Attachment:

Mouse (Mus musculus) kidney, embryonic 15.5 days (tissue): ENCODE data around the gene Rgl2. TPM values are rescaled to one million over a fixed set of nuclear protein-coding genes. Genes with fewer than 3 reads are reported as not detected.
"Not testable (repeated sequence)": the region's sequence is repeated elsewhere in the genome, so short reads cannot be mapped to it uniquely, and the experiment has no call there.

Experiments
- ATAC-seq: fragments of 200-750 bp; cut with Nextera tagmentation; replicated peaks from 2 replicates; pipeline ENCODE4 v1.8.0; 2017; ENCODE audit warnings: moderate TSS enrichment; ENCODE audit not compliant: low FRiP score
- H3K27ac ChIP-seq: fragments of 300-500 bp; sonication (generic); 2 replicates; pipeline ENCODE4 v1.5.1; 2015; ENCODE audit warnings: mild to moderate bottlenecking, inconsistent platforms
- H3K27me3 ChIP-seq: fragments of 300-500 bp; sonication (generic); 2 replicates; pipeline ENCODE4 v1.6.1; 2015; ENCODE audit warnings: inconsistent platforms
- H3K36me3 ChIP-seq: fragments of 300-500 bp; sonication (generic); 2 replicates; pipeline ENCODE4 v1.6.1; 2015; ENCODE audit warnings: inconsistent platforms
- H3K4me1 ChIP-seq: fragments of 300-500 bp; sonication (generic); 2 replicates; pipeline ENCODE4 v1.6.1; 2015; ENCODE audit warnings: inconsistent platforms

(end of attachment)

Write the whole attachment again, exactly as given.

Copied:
Mouse (Mus musculus) kidney, embryonic 15.5 days (tissue): ENCODE data around the gene Rgl2. TPM values are rescaled to one million over a fixed set of nuclear protein-coding genes. Genes with fewer than 3 reads are reported as not detected.
"Not testable (repeated sequence)": the region's sequence is repeated elsewhere in the genome, so short reads cannot be mapped to it uniquely, and the experiment has no call there.

Experiments
- ATAC-seq: fragments of 200-750 bp; cut with Nextera tagmentation; replicated peaks from 2 replicates; pipeline ENCODE4 v1.8.0; 2017; ENCODE audit warnings: moderate TSS enrichment; ENCODE audit not compliant: low FRiP score
- H3K27ac ChIP-seq: fragments of 300-500 bp; sonication (generic); 2 replicates; pipeline ENCODE4 v1.5.1; 2015; ENCODE audit warnings: mild to moderate bottlenecking, inconsistent platforms
- H3K27me3 ChIP-seq: fragments of 300-500 bp; sonication (generic); 2 replicates; pipeline ENCODE4 v1.6.1; 2015; ENCODE audit warnings: inconsistent platforms
- H3K36me3 ChIP-seq: fragments of 300-500 bp; sonication (generic); 2 replicates; pipeline ENCODE4 v1.6.1; 2015; ENCODE audit warnings: inconsistent platforms
- H3K4me1 ChIP-seq: fragments of 300-500 bp; sonication (generic); 2 replicates; pipeline ENCODE4 v1.6.1; 2015; ENCODE audit warnings: inconsistent platforms